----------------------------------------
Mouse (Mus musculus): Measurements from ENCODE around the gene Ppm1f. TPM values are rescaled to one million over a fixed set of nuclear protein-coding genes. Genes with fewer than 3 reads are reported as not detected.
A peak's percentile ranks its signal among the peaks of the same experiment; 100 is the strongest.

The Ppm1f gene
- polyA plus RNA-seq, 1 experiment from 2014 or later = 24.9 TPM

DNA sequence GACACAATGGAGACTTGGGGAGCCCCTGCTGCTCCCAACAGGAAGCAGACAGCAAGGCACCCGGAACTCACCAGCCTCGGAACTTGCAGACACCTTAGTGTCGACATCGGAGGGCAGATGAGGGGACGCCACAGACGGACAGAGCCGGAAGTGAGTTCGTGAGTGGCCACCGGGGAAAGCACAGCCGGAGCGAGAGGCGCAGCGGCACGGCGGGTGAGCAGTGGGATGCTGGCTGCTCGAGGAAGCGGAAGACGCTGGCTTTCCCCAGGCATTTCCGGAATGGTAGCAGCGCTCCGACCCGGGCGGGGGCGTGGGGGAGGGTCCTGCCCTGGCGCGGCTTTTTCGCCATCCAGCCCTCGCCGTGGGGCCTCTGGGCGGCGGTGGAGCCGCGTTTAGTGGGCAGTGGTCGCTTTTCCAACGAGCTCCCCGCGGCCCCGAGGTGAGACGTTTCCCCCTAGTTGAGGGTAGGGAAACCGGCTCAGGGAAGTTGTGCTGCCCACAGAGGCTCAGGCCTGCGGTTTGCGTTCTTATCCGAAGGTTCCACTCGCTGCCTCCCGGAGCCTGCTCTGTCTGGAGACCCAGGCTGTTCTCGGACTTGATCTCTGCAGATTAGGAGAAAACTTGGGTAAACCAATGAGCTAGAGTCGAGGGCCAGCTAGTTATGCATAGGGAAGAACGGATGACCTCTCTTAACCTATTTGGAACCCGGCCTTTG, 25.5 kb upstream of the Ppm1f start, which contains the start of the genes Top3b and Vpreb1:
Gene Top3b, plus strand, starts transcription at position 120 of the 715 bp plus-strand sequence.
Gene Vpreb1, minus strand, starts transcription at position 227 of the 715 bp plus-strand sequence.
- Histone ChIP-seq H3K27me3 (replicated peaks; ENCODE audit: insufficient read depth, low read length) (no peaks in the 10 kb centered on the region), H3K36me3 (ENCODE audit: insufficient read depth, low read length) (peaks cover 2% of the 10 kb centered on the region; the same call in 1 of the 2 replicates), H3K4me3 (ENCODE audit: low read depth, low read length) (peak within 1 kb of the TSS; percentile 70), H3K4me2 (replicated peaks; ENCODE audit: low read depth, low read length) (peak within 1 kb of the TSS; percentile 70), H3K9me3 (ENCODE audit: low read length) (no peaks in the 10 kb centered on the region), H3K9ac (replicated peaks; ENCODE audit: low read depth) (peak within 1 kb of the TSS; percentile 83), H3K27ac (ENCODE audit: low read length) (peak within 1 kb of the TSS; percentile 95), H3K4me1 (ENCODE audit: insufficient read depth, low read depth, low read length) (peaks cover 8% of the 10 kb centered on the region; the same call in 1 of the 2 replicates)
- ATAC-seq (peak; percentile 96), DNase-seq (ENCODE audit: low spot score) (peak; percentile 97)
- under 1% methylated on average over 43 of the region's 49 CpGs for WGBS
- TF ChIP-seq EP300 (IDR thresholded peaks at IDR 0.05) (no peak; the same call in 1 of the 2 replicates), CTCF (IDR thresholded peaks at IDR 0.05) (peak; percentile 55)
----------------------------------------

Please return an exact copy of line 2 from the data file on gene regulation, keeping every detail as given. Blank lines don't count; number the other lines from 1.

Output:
A peak's percentile ranks its signal among the peaks of the same experiment; 100 is the strongest.